Big Cats in Crisis on World Wildlife Day

March 3rd is World Wildlife Day, designated by the United Nations to celebrate and raise awareness of the world’s wild animals and plants.

This year, the theme is Big Cats: Predators Under Threat. All kinds of events are planned across the world to celebrate these magnificent animals, and, more importantly, to raise awareness of the perilous situation in which they find themselves, almost without exception as a result of human activities such as poaching, land conversion and conflict.

Big Cats continue to live across three continents. Lions, leopards and cheetahs call both Africa and Asia home. Asia is also home to tigers, snow and clouded leopards. Jaguars and pumas roam over large parts of the Americas.

The range of habitats occupied by big cats is nothing short of astonishing, from the vast icy home of snow leopards across numerous bleak yet beautiful Asian mountain ranges, to the hunting grounds of jaguars in the rainforests of the Amazon basin, and the deserts of Northern Namibia where prides of lions eke out a living in one of the driest and most inhospitable places on earth. Few other large mammal taxa can match the big cats’ ability to adapt to such diverse and challenging environments. The puma has the largest range of any land mammal in the Western Hemisphere, and the African lion is capable of surviving in pretty much all African habitats, save only the densest tropical rainforests and the interior of the Sahara desert.

However, behind this apparent resilience and adaptability lies a worrying truth. All big cat species are in decline, and in many cases their very future is in serious doubt. Less than 4,000 wild tigers are scattered across 13 countries. As few as 20,000 wild lions remain across Africa, occupying just 8% of their historic range, and alongside the 7,000 wild cheetahs, declining leopard numbers, and snow-leopards counted in the low thousands, are vulnerable to local or regional extinction. Jaguars are classified as near-threatened, and even pumas, which are considered to be of least conservation concern among the big cats, are decreasing in number.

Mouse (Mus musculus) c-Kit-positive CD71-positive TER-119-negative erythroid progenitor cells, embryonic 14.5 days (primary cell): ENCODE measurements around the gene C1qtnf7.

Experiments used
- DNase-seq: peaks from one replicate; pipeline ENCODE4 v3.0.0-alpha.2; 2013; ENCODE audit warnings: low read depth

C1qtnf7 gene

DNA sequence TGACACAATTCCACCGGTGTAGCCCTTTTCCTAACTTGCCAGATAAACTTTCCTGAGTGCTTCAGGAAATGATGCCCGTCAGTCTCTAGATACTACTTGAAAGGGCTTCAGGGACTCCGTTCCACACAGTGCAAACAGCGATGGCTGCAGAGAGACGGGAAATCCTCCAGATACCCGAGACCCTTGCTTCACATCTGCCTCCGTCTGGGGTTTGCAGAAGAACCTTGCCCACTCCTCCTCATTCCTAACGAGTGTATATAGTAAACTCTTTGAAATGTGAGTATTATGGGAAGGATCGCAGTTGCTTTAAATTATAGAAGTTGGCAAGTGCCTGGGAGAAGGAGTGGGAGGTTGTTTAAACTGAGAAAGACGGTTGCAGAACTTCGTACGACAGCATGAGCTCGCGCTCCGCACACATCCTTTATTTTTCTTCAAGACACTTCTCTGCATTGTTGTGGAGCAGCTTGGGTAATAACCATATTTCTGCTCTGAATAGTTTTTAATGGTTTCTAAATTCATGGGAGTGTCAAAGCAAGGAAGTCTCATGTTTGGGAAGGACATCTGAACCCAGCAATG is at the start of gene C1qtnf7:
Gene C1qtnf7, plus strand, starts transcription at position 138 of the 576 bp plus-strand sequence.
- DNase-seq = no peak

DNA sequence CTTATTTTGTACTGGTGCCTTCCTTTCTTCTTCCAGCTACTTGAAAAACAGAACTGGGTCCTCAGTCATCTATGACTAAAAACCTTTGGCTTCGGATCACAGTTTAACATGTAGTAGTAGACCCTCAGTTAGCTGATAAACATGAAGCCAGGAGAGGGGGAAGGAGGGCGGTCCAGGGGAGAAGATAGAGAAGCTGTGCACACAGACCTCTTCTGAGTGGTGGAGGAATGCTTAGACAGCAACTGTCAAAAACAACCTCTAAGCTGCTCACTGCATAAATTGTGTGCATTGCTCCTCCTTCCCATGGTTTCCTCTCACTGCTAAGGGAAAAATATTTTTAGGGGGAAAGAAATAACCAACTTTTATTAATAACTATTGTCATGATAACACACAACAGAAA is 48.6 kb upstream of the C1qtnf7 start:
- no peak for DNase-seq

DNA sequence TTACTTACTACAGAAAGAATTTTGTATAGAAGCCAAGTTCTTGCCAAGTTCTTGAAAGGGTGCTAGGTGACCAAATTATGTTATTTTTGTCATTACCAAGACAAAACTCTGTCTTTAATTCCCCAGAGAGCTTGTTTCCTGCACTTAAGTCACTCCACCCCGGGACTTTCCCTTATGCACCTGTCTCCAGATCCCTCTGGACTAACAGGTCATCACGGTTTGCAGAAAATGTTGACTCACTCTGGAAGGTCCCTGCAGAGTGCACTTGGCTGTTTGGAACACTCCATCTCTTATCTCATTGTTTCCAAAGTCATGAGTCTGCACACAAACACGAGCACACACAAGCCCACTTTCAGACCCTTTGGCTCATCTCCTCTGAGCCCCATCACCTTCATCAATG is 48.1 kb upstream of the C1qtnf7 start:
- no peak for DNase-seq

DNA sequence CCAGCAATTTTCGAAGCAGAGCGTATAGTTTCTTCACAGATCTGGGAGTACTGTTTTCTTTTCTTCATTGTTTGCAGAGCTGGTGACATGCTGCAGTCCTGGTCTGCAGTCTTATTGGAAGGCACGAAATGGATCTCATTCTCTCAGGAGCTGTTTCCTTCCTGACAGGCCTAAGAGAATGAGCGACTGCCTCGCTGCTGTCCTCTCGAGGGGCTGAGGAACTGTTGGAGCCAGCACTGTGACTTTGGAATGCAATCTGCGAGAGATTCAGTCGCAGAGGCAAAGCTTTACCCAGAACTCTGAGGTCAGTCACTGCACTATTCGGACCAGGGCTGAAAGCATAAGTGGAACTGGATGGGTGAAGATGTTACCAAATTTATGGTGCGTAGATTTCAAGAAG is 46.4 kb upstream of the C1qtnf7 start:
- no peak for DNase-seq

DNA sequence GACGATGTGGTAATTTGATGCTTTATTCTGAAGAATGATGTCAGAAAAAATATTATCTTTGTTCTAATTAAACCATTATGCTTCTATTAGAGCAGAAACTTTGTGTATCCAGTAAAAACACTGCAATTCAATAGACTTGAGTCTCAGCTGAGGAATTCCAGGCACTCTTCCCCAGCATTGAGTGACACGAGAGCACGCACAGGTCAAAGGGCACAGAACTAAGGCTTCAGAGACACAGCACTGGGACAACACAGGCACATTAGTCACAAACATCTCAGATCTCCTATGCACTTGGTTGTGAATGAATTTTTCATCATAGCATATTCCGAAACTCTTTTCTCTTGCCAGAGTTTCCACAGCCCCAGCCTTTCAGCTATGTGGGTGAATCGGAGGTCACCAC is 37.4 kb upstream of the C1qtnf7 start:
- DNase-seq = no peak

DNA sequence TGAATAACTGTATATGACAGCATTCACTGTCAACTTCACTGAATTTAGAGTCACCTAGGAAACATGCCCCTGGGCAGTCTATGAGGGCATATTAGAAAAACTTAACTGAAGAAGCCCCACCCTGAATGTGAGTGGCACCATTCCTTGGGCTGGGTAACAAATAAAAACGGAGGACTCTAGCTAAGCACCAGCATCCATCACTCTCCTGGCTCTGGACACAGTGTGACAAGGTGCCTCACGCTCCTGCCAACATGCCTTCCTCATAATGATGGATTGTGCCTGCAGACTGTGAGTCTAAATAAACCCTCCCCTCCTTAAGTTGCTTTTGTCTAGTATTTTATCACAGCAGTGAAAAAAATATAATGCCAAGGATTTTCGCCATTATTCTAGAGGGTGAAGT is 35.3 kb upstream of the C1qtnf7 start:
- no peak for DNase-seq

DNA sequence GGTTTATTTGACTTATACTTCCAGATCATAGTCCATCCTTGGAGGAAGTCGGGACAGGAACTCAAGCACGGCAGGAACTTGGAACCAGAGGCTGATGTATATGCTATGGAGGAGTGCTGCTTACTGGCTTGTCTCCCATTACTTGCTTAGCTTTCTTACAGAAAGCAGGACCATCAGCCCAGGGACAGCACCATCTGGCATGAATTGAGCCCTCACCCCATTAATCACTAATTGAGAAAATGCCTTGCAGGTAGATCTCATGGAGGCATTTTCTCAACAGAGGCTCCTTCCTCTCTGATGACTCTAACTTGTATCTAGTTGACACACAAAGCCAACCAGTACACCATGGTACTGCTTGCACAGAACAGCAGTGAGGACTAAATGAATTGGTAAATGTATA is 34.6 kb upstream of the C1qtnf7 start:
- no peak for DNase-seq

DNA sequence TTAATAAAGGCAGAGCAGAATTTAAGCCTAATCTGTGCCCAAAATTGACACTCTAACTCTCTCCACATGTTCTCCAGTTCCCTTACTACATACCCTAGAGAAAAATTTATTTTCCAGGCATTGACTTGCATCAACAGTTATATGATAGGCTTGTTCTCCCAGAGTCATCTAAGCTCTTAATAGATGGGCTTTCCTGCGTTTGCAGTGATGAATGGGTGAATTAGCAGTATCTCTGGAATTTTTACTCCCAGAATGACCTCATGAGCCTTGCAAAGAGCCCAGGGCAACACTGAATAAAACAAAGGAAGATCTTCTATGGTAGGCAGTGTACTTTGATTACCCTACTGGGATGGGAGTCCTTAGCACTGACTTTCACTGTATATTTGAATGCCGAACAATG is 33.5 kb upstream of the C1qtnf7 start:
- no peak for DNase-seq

The reasons behind these declines vary between species and locations. There are, however, some all-too-common themes. Loss of habitat, and particularly declines in prey animals, affect all big cats as expanding human populations encroach on their traditional hunting grounds and convert them for settled agriculture, livestock or other uses. As big cats and people come into ever closer contact, conflict inevitably results, and big cats find themselves persecuted by people who fear for their cattle, sheep and goats – and sometimes their own lives and those of their families.

As troubling is the fact that big cats haven’t escaped the increasing global demand for wild animals and parts and products derived from them. Cheetah cubs are captured, often at the expense of their entire families, and smuggled  as exotic ‘pets’, principally to the Middle East. Tiger parts have long been in demand in the Far East for use in traditional medicines and tonics, and as tigers have become more scarce, bones and products from lions and other big cats are increasingly sought as substitutes. Tiger farms have sprung up in China and some other Asian countries to illegally supply the demand, and South Africa now legally exports hundreds of skeletons from captive-bred lions each year, fuelling demand and increasing the risk of wild lion poaching. These farms not only serve to further stimulate the demand but also provide a means by which products from wild cats can be laundered into trade, while all-too-often maintaining animals in appalling captive conditions.

Controversially, trophy hunters also target big cats for so-called ‘sport’, and there is increasing evidence that trophy hunting is not only cruel but, in many cases, unsustainable. Morally, the killing of wild animals for ‘fun’ is something the majority of people reject and allowing people to pay to kill these magnificent animals as ‘trophies’ only adds to the pressure they are under.

Lions have and continue to play a massive part in Born Free’s story. Today, we work across continents to protect habitats for lions and other big cats, mitigate human-cat conflict, rescue animals from poor and exploitative captive conditions, and increase legal protection from trade and other threats.

So as we celebrate big cats this World Wildlife Day, we must not only remember that their future is precarious, but that their future is very much in our hands. If we want to be able to continue celebrating the magnificence, wildness, variety, range and splendour of big cats long into the future, we need to act now.

Keep wildlife in the wild.

Dr Mark Jones,  Veterinarian

Associate Director at Born Free

Support our work by adopting a big cat this #WorldWildlifeDay!

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